|Datasheet||Specific References||Reviews||Related Products||Protocols|
|Vector Type||Mammalian Expression Vector|
|Expression Method||Constiutive, Stable / Transient|
|Selection In Mammalian Cells||Hygromycin|
Human influenza hemagglutinin (HA) is a surface glycoprotein required for the infectivity of the human virus. The HA tag is derived from the HA-molecule corresponding to amino acids 98-106 has been extensively used as a general epitope tag in expression vectors. Many recombinant proteins have been engineered to express the HA tag, which does not appear to interfere with the bioactivity or the biodistribution of the recombinant protein. This tag facilitates the detection, isolation, and purification of the proteins.
The actual HA tag is as follows: 5' TAC CCA TAC GAT GTT CCA GAT TAC GCT 3' or 5' TAT CCA TAT GAT GTT CCA GAT TAT GCT 3' The amino acid sequence is: YPYDVPDYA.
|Human CTRL ORF mammalian expression plasmid, C-GFPSpark tag||HG13748-ACG|
|Human CTRL ORF mammalian expression plasmid, C-OFPSpark / RFP tag||HG13748-ACR|
|Human CTRL ORF mammalian expression plasmid, C-Flag tag||HG13748-CF|
|Human CTRL ORF mammalian expression plasmid, C-His tag||HG13748-CH|
|Human CTRL ORF mammalian expression plasmid, C-Myc tag||HG13748-CM|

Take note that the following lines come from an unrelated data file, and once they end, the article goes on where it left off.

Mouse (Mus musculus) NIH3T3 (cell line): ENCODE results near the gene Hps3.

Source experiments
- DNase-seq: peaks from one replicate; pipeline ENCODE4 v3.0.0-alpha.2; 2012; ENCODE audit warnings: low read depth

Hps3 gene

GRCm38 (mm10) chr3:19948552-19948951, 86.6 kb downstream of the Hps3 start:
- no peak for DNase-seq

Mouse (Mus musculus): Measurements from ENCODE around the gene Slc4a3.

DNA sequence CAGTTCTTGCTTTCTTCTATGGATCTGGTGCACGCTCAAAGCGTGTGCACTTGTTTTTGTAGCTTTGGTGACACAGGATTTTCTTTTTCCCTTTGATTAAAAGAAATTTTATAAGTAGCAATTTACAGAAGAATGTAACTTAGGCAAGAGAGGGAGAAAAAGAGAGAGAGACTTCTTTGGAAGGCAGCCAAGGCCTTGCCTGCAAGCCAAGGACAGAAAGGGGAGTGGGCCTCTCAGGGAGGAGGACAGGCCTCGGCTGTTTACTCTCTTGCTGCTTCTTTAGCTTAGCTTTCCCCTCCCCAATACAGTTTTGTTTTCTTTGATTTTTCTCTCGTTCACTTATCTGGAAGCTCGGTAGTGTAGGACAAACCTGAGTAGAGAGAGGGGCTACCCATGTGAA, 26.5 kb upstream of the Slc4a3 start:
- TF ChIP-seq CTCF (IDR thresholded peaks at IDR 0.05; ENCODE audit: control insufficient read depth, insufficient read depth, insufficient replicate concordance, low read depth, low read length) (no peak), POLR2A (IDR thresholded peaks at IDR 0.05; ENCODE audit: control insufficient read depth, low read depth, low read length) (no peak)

|Human CTRL ORF mammalian expression plasmid, C-HA tag||HG13748-CY|
|Human CTRL Gene cDNA clone plasmid||HG13748-G|
|Human CTRL ORF mammalian expression plasmid, N-Flag tag||HG13748-NF|
|Human CTRL ORF mammalian expression plasmid, N-His tag||HG13748-NH|
|Human CTRL ORF mammalian expression plasmid, N-Myc tag||HG13748-NM|
|Human CTRL ORF mammalian expression plasmid, N-HA tag||HG13748-NY|
|Human CTRL natural ORF mammalian expression plasmid||HG13748-UT|
|Learn more about expression Vectors|
CTRL-1, also known as chymotrypsin-like protease, belongs to the peptidase S1 family. CTRL-1 contains 1 peptidase S1 domain. Its expression is increased in preeclampsia (PE). Placental-derived chymotrypsin-like protease is responsible for inducing endothelial inflammatory phenotypic changes possibly by upregulation of cell adhesion molecule expressions, activation of cellular protease, and induction of extracellular regulated kinase phosphorylation. Activated microglia have been observed in various neurodegenerative diseases, including Alzheimer's disease (AD), Parkinson's disease (PD), amyotrophic lateral sclerosis, and multiple sclerosis. Five structurally distinct inhibitors that are known to inhibit chymotrypsin-like proteases were partially protective. They might represent a novel class of drugs with benefit in diseases where overactivity of microglia contributes to the pathogenesis.